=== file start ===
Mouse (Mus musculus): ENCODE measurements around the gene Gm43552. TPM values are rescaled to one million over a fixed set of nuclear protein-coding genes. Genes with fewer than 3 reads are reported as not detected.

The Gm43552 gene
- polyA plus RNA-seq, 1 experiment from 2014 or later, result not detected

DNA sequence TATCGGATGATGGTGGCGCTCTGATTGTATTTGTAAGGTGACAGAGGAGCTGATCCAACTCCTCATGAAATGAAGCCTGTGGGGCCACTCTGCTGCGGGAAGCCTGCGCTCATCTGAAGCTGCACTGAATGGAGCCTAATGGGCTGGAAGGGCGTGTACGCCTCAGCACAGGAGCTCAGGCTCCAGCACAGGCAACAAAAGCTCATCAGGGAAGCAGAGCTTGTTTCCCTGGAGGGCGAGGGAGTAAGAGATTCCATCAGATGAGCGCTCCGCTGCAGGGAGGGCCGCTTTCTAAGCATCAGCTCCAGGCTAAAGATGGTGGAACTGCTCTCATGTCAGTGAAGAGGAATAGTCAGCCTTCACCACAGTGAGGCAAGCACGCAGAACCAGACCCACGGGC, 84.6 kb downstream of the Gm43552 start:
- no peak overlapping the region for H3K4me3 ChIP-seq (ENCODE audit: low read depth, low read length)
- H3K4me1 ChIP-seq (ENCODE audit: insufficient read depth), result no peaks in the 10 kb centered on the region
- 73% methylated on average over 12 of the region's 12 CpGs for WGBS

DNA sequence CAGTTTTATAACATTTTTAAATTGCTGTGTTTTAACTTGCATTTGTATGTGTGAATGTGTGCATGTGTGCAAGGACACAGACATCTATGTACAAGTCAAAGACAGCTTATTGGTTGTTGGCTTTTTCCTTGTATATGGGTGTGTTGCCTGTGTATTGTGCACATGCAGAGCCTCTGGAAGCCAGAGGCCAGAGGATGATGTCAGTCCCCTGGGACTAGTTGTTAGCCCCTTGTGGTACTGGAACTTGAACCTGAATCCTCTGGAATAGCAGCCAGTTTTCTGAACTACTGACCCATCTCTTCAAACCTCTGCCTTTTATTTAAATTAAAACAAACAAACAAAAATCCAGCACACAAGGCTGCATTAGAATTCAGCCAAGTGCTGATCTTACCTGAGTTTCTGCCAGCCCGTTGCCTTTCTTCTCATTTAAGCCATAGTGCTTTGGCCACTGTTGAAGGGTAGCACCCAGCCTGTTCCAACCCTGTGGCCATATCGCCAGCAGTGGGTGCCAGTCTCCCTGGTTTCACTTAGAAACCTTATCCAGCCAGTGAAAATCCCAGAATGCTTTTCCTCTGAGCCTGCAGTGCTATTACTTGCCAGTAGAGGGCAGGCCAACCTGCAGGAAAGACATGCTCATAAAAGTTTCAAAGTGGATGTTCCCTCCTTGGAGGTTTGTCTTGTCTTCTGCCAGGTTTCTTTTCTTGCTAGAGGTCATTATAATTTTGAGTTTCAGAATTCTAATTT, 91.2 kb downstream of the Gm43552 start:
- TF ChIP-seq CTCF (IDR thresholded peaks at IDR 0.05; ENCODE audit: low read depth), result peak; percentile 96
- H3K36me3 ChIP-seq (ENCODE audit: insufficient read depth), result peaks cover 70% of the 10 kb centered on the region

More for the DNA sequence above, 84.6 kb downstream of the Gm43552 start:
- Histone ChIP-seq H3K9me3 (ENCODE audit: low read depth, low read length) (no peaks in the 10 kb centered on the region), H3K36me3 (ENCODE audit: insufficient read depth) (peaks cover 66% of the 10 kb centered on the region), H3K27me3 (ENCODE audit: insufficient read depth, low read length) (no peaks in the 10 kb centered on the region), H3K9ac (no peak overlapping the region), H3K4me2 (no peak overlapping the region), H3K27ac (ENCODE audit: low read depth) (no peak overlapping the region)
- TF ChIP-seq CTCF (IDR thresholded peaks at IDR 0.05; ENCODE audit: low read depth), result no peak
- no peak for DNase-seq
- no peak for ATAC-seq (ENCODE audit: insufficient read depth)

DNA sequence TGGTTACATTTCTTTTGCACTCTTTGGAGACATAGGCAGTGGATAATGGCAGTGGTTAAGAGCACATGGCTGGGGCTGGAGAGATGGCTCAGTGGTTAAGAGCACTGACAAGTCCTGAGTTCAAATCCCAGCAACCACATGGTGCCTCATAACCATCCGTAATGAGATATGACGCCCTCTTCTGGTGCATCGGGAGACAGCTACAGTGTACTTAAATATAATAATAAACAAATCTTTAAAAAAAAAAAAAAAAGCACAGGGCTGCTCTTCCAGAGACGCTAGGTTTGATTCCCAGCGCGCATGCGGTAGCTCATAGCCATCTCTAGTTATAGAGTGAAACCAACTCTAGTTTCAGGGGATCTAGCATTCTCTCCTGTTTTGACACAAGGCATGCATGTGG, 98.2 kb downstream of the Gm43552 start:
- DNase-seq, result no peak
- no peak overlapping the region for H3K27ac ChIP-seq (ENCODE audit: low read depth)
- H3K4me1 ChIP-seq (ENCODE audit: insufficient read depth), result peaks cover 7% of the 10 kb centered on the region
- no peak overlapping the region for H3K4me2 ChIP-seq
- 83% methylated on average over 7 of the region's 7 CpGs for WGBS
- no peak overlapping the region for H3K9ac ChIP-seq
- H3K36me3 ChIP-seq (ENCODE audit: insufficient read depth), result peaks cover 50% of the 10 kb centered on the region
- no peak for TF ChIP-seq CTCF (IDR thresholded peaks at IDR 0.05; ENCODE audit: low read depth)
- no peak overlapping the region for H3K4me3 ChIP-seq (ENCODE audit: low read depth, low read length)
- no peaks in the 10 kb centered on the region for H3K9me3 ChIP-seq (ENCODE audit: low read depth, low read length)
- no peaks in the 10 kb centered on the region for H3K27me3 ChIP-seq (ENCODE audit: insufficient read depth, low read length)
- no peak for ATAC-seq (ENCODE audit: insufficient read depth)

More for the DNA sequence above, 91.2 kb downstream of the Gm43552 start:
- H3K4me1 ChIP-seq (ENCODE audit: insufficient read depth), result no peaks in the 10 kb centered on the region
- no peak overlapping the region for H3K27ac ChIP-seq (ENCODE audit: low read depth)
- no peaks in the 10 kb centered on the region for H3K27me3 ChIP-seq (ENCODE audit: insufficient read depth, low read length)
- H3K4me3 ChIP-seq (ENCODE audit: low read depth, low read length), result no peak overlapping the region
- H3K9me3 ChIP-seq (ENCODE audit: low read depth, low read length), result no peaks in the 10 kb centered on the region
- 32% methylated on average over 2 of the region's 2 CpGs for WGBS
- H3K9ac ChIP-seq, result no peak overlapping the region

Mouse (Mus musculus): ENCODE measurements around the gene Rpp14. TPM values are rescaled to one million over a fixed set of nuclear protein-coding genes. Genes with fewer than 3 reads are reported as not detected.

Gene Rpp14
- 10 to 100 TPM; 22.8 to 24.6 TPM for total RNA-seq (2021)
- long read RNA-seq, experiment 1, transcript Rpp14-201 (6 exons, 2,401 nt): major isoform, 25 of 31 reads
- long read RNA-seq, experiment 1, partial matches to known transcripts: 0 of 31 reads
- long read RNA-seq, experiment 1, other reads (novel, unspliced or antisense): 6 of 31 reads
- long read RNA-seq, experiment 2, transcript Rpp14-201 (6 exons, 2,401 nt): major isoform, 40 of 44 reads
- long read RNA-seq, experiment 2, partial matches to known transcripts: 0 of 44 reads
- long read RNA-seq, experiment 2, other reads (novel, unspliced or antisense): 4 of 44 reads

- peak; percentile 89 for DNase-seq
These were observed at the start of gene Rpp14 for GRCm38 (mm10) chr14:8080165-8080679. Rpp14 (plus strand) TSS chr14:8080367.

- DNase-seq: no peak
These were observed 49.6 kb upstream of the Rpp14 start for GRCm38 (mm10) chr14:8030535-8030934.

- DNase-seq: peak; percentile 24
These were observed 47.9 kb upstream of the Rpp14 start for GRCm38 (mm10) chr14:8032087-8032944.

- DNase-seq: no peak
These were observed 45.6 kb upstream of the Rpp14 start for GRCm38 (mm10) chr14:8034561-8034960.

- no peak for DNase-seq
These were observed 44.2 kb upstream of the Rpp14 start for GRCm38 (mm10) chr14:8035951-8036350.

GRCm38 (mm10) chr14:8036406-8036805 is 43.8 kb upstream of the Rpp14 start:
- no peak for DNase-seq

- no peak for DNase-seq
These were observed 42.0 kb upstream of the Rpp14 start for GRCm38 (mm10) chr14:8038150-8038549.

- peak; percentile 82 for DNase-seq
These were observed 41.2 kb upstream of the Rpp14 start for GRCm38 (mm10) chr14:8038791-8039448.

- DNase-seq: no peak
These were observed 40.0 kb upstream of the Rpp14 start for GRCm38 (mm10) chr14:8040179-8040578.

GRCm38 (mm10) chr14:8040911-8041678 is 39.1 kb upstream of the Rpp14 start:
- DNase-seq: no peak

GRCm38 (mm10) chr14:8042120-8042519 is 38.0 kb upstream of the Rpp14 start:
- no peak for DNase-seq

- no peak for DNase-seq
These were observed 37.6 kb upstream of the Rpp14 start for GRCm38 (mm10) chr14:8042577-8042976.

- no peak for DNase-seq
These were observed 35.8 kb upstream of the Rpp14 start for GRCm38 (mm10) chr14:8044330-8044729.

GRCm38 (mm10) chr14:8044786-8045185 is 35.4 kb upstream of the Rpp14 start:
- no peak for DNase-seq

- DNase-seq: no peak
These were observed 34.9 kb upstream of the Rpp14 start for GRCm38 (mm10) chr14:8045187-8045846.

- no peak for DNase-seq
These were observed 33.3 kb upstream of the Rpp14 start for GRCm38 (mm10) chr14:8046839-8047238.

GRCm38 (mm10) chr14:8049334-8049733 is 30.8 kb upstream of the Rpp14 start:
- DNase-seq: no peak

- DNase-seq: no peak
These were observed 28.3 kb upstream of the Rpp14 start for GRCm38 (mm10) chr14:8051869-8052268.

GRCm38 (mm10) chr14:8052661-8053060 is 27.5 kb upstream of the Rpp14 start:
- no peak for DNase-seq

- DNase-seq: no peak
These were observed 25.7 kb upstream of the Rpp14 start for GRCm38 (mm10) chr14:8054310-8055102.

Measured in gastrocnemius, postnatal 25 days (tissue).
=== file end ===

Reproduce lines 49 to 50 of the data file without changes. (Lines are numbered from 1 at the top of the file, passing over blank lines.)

These were observed 49.6 kb upstream of the Rpp14 start for GRCm38 (mm10) chr14:8030535-8030934.

- DNase-seq: peak; percentile 24